This makes me think that there could be interesting psychological studies done on what people post about on Facebook. I wonder if they could classify Myers Briggs personality types by Facebook posts or likes? Would other INTJ people makes introverted posts like mine? Could an artificial intelligence program analyze Facebook and classify people in new way? If I had the patience and time I could probably study Facebook regularly and come up with some classifications on my own.

Myers-Briggs and Social Media Report” does classify M-B types by social medial usage. However, if you look at this Google search, you’ll see that lots of people are exploring this idea. “Private traits and attributes are predictable from digital records of human behavior” is one scientific paper (warning it’s hard to read).

But do I need to read scientific studies to know I’m an fringe type on Facebook? Not really. What I really think is interesting is how people reveal more about themselves on Facebook than they do at casual social events. Which makes me wonder, how many people create public faces for their social media that’s not their true selves? Remember high school and worrying about popularity? I never did. I was a dorky geek. But for those people who did worry about popularity, I’d think they’d carefully curate their Facebook personality.


Is Science Fiction Wrong About Space Travel?

By James Wallace Harris, Sunday, May 24, 2015

A good case could be made that science fiction inspired space travel. Few people contemplate space travel without exposure to science fiction. Science fiction is so embedded in our culture that it would be very rare to find a young child that doesn’t know about science fictional ideas. Traveling to other worlds is science fiction’s most successful concept, and believing humanity’s future involves exploring the final frontier is practically wired in our genes.

What if science fiction is wrong about space travel? What if manned space travel to the planets and other star systems is just impractical? What if the final frontier is just a big fantasy? After one big leap we’ve chosen not to go anywhere for over forty years. What does that say? The more we learn about how dangerous it is for humans living off Earth, and how long they’d have to travel to get anywhere, it seems more and more practical to stay home and send machines.

When I was growing up in the 1950s and 1960s science fiction was all about space travel. Kids today embrace dystopian stories set on Earth. Has there already been a psychic shift by the young? Do the kids growing up today no longer see space travel in their future? Have young people decided that space travel is only appealing to geologists and robots?

I saw Interstellar for the second time last night, and although I really loved the film, it was all too obvious that it’s a fantasy on the same order as those offered by religion and children’s stories. This made me wonder if science fiction can envision humans living millions of years on Earth without going anywhere. I think it’s possible to send people into space, even to the stars, but will we?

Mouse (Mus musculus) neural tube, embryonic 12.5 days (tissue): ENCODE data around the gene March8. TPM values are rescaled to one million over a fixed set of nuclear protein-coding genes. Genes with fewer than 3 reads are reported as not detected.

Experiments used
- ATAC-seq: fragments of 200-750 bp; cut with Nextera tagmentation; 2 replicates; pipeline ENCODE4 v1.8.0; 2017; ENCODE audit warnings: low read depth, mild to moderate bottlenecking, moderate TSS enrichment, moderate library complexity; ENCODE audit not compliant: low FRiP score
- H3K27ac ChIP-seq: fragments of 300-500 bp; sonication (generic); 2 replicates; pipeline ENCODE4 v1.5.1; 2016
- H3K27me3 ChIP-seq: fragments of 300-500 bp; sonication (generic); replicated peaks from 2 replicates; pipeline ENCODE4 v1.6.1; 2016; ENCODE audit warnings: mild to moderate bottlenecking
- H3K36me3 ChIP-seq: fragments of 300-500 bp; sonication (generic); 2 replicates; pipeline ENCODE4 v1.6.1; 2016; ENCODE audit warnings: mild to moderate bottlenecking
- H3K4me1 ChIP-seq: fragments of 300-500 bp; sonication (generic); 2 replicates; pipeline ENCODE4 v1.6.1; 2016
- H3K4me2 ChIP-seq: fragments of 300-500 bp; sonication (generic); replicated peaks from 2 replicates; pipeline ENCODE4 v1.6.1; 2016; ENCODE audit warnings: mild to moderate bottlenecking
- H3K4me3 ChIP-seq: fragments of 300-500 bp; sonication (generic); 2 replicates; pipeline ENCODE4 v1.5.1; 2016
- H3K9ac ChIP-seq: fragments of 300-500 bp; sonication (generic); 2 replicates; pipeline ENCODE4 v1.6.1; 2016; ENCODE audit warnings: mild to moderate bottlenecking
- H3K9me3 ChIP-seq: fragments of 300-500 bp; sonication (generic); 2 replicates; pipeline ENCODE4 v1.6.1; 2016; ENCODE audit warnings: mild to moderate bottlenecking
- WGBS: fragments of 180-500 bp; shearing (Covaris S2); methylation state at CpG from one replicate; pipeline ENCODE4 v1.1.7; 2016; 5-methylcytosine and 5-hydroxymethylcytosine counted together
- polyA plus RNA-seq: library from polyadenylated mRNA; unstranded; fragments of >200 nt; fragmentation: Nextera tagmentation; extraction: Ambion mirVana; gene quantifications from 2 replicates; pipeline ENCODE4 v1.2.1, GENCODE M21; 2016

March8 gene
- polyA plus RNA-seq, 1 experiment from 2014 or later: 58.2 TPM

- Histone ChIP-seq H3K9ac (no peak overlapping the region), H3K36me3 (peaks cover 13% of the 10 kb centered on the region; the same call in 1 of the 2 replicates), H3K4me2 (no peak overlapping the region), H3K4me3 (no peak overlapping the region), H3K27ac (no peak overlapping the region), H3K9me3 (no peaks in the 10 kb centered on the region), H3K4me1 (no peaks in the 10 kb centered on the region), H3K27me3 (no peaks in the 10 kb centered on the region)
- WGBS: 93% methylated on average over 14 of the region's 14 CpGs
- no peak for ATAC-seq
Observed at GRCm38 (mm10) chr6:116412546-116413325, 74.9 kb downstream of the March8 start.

Humans aren’t very farsighted, otherwise we wouldn’t be destroying the Earth. We’re big on fantasies, and small on reality. Is The Game of Thrones a better oracle about future humanity than Star Trek? Is science fiction wrong about space travel?

What if we don’t go to Heaven or Alpha Centauri? What if Earth is our final destination? The faithful give meaning to their lives by believing in Heaven, and many humanists found meaning in the final frontier. If we never leave Earth, can we find meaning staying home?


Should I Buy An iMac?

By James Wallace Harris, Saturday, May 23, 2015

I regularly use the following computer applications: Chrome, Outlook, Windows Live Writer, Word, Spotify, Photoshop, Xmind and Excel – pretty much in that order. The application I spend most of my writing time in is Windows Live Writer, a tool for writing blogs. Microsoft has not updated Live Writer since 2012, and it looks like it will be abandoned when Windows 10 rolls out.

I’ve been using a personal computer since 1979. My life since then has been one long history of learning new programs, getting attached to them, and then having them ripped away from me. This pisses me off. Windows Live Writer is considered by most reviewers as the best blog editor by far. I now need to decide if I want to cling to Windows 7, or upgrade to Windows 10. Windows 10 will be a free upgrade for its first year, that’s a huge enticement to switch.


The obvious solution is to start using the web based editor built into the WordPress. I’ve spent years using Live Writer, so that’s going to be a painful. I’ve been looking at reviews of other standalone applications for blog editing, and nothing comes close to the web application WordPress offers.

Is the lesson here to give up on local applications altogether and switch to web applications? I just bought a Chromebook and that’s also forcing me to work in the cloud. But if I do switch to all web apps, then it won’t matter what computing platform I use – Windows, Mac, Linux or Chrome. Does that also tell us something about the future? These changes could portend big changes down the road.

I decided to stick with Windows because of Windows Live Writer. For years I’ve thought about buying an iMac. That urge became a craving when that beautiful 27″ 5k iMac came out. But I’d always think, “What about Windows Live Writer?” Nothing is stopping me now.

Yet, I have to wonder, “Why buy a Mac?” If I do everything inside Chrome, why care about an OS? Won’t it be overkill? Does the OS x or Windows 10 even matter? If I buy an iMac, won’t it just become a very expensive Chromebook?